He went under his hatches again, rousted out a sheet of paper, unfolded it and read something like this—I know it by heart:

"The great sea leaps and splashes before you as it leaped and splashed in the old boyhood days. The sea wind sings to you as it sang of old. The old dreams come back to you, the dreams you dreamed as you slumbered upon the cornhusk mattress in the clean, sweet little chamber of the old home. Forgotten are the cares of business, the scramble for money, the ruthless hunt for fame. Here are perfect rest and perfect peace.

"Now what place would you say I was describing?" says the feller.

"Heaven," says Jonadab, looking up, reverent like.

You never see a body more disgusted than Brown.

"Get out!" he snaps. "Do I look like the advance agent of Glory? Listen to this one."

He unfurls another sheet of paper, and goes off on a tack about like this:

"The old home! You who sit in your luxurious apartments, attended by your liveried servants, eating the costly dishes that bring you dyspepsia and kindred evils, what would you give to go back once more to the simple, cleanly living of the old house in the country? The old home, where the nights were cool and refreshing, the sleep deep and sound; where the huckleberry pies that mother fashioned were swimming in fragrant juice, where the shells of the clams for the chowder were snow white and the chowder itself a triumph; where there were no voices but those of the wind and sea; no—"

"Don't!" busts out Jonadab. "Don't! I can't stand it!"

He was mopping his eyes with his red bandanner. I was consider'ble shook up myself. The dear land knows we was more used to huckleberry pies and clam chowder than we was to liveried servants and costly dishes, but there was something in the way that feller read off that slush that just worked the pump handle. A hog would have cried; I know _I_ couldn't help it. As for Peter T. Brown, he fairly crowed.

"It gets you!" he says. "I knew it would. And it'll get a heap of others, too. Well, we can't send 'em back to the old home, but we can trot the old home to them, or a mighty good imitation of it. Here it is; right here!"

And he waves his hand up toward Aunt Sophrony's cast-off palace.

Cap'n Jonadab set up straight and sputtered like a firecracker. A man hates to be fooled.

"Old home!" he snorts. "Old county jail, you mean!"

And then that Brown feller took his feet down off the rail, hitched his chair right in front of Jonadab and me and commenced to talk. And HOW he did talk! Say, he could talk a Hyannis fisherman into a missionary. I wish I could remember all he said; 'twould make a book as big as a dictionary, but 'twould be worth the trouble of writing it down. 'Fore he got through he talked a thousand dollars out of Cap'n Jonadab, and it takes a pretty hefty lecture to squeeze a quarter out of HIM. To make a long yarn short, this was his plan:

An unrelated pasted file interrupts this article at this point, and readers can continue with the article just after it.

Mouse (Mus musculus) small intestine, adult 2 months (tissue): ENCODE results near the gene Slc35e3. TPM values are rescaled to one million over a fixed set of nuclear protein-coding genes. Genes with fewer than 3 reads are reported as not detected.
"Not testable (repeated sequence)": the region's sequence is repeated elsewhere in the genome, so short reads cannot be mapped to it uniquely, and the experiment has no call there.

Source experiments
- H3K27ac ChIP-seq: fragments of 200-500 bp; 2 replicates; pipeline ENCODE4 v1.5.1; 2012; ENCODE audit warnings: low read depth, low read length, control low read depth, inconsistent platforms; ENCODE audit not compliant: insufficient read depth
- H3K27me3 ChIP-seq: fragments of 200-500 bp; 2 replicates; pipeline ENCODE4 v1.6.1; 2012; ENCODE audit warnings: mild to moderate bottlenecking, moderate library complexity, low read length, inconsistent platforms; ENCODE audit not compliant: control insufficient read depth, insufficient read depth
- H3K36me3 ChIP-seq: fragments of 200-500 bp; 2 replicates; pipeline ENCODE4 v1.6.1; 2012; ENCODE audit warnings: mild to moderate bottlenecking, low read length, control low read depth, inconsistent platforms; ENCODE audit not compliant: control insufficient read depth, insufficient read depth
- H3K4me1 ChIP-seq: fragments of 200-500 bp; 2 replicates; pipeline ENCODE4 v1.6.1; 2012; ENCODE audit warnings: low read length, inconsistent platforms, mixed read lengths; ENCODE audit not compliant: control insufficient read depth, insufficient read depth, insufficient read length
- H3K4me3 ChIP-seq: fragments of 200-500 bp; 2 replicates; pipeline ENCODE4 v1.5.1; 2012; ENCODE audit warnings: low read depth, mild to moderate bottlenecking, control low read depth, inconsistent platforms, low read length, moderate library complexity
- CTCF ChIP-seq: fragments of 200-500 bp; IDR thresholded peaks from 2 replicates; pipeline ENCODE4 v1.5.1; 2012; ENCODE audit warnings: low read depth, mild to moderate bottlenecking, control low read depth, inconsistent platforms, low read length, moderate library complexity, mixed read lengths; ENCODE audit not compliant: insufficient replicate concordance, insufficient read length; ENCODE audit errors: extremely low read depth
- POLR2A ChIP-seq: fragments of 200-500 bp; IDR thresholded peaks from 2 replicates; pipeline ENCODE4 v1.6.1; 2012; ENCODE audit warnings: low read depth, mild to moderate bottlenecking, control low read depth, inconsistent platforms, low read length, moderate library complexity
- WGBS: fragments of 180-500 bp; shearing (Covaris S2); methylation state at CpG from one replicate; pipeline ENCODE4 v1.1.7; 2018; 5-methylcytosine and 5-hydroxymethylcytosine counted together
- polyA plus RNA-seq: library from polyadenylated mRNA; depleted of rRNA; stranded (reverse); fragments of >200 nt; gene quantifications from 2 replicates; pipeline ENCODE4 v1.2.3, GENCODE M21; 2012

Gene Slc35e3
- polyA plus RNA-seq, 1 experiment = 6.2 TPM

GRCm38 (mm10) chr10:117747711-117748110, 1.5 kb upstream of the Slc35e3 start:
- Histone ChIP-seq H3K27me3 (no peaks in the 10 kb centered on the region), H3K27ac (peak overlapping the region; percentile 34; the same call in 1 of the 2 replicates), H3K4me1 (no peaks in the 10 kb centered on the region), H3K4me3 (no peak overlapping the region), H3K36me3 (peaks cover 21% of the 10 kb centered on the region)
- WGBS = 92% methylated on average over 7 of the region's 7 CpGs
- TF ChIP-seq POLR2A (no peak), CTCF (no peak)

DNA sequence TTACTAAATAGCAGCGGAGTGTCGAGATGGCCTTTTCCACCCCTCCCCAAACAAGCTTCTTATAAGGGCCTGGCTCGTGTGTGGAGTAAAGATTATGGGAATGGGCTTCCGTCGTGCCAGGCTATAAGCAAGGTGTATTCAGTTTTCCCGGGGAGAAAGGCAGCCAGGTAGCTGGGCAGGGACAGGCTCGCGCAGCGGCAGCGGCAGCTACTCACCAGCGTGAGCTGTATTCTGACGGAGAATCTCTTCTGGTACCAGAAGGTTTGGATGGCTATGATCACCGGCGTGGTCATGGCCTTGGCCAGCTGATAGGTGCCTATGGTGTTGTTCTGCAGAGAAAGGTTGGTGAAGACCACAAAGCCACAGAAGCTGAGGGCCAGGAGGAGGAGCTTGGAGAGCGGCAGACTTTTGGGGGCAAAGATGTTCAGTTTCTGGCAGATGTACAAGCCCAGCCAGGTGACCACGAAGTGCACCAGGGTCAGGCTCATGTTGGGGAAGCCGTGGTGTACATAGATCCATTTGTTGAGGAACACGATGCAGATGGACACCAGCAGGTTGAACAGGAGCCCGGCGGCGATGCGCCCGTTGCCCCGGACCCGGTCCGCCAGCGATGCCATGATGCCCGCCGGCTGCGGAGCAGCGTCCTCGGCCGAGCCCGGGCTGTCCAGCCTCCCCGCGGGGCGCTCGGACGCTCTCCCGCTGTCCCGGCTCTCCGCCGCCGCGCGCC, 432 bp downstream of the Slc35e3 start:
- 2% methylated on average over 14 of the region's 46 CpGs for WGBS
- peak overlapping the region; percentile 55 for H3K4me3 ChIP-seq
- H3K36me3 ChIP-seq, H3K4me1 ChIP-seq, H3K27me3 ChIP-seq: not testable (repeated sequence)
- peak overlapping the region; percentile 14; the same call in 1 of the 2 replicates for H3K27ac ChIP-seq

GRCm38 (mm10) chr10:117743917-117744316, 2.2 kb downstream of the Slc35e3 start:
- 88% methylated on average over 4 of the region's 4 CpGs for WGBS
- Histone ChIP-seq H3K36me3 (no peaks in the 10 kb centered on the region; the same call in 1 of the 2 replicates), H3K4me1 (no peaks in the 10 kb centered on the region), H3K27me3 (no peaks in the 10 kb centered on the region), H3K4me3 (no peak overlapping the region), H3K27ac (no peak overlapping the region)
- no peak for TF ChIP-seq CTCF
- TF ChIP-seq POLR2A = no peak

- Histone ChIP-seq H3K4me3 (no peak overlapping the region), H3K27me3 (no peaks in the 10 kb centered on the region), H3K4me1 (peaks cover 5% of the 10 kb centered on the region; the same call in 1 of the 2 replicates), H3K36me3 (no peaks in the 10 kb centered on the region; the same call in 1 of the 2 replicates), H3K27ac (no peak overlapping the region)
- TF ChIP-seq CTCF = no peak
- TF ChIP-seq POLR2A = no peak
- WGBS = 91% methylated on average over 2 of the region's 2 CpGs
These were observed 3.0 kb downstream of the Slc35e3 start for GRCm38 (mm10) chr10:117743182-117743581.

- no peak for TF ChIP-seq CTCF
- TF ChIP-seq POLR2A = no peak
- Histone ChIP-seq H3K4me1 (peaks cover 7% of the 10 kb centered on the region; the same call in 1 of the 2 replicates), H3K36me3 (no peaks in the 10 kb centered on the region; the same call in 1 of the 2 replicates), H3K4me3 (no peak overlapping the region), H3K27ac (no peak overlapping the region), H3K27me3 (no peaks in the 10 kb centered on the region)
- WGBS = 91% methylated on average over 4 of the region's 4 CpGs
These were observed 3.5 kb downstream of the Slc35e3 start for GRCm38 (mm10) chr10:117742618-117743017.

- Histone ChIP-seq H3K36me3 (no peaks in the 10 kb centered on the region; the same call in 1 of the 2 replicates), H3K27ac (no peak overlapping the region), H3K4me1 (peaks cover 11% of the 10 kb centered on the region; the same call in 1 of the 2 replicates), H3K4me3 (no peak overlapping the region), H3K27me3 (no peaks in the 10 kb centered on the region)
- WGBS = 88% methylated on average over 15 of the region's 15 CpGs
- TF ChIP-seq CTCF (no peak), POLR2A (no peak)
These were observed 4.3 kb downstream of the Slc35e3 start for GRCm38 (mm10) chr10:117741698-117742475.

He proposed to turn Aunt Sophrony's wind plantation into a hotel for summer boarders. And it wan't going to be any worn-out, regulation kind of a summer hotel neither.

"Confound it, man!" he says, "they're sick of hot and cold water, elevators, bell wires with a nigger on the end, and all that. There's a raft of old codgers that call themselves 'self-made men'—meanin' that the Creator won't own 'em, and they take the responsibility themselves—that are always wishing they could go somewheres like the shacks where they lived when they were kids. They're always talking about it, and wishing they could go to the old home and rest. Rest! Why, say, there's as much rest to this place as there is sand, and there's enough of that to scour all the knives in creation."

"But 'twill cost so like the dickens to furnish it," I says.

"Furnish it!" says he. "Why, that's just it! It won't cost nothing to furnish it—nothing to speak of. I went through the house day before yesterday—crawled in the kitchen window—oh! it's all right, you can count the spoons—and there's eight of those bedrooms furnished just right, corded bedsteads, painted bureaus with glass knobs, 'God Bless Our Home' and Uncle Jeremiah's coffin plate on the wall, rag mats on the floor, and all the rest. All she needs is a little more of the same stuff, that I can buy 'round here for next to nothing—I used to buy for an auction room—and a little paint and fixings, and there she is. All I want from you folks is a little money—I'll chuck in two hundred and fifty myself—and you two can be proprietors and treasurers if you want to. But active manager and publicity man—that's yours cheerily, Peter Theodosius Brown!" And he slapped his plaid vest.

Well, he talked all the forenoon and all the way to Orham on the train and most of that night. And when he heaved anchor, Jonadab had agreed to put up a thousand and I was in for five hundred and Peter contributed two hundred and fifty and experience and nerve. And the "Old Home House" was off the ways.